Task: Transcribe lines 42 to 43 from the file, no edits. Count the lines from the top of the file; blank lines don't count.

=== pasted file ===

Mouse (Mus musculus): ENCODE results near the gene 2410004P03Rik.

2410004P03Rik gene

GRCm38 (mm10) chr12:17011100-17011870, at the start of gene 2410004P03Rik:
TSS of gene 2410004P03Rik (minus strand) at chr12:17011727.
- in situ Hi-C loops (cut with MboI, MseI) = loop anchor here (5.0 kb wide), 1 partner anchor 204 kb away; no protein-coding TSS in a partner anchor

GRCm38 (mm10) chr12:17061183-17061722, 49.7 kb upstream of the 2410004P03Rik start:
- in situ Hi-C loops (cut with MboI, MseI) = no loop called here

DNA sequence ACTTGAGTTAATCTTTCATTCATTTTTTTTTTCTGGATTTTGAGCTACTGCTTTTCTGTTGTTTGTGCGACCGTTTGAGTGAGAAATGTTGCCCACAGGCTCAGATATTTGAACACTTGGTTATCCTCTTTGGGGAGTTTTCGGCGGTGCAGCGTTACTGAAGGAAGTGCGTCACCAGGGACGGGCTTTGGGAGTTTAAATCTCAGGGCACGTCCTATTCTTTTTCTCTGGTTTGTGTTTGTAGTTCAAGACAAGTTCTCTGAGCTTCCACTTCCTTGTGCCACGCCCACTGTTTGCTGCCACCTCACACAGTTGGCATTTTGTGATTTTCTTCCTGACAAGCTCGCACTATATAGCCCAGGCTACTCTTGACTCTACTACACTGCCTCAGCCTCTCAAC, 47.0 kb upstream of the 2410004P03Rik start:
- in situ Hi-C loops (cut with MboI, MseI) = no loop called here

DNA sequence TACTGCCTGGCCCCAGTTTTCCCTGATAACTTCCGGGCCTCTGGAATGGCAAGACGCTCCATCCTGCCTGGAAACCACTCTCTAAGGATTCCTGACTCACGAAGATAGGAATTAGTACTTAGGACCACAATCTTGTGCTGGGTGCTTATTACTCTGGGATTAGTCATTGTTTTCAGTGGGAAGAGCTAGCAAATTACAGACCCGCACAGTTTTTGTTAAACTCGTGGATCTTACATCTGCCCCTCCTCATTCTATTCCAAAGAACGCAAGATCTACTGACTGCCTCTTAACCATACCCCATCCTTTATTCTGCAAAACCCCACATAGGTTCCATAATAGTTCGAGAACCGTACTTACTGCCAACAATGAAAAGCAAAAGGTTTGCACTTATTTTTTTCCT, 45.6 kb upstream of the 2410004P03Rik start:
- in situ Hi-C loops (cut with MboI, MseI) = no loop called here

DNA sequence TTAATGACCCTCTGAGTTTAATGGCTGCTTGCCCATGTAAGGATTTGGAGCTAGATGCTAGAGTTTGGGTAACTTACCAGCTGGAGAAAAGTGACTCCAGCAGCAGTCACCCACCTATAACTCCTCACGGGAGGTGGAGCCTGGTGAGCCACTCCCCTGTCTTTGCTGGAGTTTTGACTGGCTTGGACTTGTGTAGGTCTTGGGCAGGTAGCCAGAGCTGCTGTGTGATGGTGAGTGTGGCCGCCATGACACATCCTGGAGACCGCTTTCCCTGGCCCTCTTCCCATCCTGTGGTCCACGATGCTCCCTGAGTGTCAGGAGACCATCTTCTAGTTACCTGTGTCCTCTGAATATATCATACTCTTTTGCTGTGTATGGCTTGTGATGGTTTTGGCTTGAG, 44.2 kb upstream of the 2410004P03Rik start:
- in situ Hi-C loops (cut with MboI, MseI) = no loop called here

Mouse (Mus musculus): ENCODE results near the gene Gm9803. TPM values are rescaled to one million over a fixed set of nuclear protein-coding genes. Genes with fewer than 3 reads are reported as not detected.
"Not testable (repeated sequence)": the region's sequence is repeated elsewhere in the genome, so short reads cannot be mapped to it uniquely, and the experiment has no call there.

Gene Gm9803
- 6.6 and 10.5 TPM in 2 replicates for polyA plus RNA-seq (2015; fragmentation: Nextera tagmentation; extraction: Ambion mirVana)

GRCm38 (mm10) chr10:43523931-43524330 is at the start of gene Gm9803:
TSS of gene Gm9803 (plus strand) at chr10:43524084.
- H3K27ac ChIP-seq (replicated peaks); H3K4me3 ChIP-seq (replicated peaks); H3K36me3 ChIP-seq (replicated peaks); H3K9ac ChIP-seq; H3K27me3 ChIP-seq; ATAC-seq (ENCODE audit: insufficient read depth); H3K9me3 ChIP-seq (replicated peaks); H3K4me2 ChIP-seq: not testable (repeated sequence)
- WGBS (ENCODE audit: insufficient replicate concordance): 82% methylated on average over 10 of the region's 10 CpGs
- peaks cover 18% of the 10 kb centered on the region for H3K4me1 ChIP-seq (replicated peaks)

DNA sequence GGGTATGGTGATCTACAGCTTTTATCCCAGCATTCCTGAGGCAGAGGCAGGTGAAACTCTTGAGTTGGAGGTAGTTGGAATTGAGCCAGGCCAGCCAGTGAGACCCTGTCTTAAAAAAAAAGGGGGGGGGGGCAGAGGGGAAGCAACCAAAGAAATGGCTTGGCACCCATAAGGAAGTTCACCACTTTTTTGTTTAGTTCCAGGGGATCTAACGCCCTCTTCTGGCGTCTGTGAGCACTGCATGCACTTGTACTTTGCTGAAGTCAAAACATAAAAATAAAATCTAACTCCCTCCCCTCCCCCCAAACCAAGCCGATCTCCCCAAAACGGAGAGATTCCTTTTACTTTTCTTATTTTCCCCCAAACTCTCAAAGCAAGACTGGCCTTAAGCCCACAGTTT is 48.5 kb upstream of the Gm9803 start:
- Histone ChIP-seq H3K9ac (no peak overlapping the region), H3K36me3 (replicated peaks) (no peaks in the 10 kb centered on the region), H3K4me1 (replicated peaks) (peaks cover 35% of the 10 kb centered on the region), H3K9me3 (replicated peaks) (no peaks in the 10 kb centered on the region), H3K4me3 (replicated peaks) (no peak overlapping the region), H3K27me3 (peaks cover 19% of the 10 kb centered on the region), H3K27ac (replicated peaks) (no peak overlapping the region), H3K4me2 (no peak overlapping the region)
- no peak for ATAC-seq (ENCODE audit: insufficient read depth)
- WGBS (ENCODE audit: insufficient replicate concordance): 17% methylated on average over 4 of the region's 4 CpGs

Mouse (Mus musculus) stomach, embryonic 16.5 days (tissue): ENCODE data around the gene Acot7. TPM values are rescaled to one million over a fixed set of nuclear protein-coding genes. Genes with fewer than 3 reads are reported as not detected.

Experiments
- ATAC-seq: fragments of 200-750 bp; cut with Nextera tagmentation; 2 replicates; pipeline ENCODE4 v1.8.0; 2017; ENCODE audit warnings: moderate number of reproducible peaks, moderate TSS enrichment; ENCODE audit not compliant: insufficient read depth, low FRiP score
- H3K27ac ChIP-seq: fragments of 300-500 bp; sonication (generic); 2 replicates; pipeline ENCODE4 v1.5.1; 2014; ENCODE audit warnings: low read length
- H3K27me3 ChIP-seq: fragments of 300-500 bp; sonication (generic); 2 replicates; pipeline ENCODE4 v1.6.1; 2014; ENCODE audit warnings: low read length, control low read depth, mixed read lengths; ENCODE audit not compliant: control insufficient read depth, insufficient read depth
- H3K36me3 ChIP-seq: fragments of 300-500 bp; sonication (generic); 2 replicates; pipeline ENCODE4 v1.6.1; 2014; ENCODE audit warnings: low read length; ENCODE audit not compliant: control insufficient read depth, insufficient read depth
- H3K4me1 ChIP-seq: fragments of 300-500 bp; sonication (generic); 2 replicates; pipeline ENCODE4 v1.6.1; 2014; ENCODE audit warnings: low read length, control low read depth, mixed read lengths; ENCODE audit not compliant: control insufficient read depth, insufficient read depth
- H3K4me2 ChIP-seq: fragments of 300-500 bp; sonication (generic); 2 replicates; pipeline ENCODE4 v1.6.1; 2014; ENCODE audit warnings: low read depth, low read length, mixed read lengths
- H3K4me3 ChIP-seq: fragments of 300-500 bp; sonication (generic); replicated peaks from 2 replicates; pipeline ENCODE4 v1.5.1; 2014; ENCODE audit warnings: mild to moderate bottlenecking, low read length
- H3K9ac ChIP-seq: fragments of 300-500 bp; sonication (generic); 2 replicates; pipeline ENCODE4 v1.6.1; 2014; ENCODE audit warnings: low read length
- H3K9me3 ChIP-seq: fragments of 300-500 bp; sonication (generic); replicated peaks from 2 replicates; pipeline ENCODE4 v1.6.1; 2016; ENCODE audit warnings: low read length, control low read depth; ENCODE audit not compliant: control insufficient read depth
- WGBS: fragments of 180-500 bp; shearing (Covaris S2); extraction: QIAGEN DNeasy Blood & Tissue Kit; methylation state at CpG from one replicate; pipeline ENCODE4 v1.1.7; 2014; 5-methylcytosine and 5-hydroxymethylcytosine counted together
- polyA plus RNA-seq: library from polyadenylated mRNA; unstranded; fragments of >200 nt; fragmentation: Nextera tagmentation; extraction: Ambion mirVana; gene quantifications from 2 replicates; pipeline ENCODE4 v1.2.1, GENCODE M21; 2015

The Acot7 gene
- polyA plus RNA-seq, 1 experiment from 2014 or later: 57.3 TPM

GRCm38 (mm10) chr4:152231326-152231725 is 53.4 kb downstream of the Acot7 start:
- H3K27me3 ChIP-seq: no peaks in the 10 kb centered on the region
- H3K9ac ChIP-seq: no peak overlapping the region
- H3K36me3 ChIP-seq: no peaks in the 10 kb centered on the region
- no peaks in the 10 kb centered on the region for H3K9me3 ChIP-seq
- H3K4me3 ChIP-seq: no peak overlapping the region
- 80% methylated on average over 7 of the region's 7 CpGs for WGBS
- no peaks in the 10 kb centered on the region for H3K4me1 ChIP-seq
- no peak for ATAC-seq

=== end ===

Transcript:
GRCm38 (mm10) chr4:152231326-152231725 is 53.4 kb downstream of the Acot7 start:
- H3K27me3 ChIP-seq: no peaks in the 10 kb centered on the region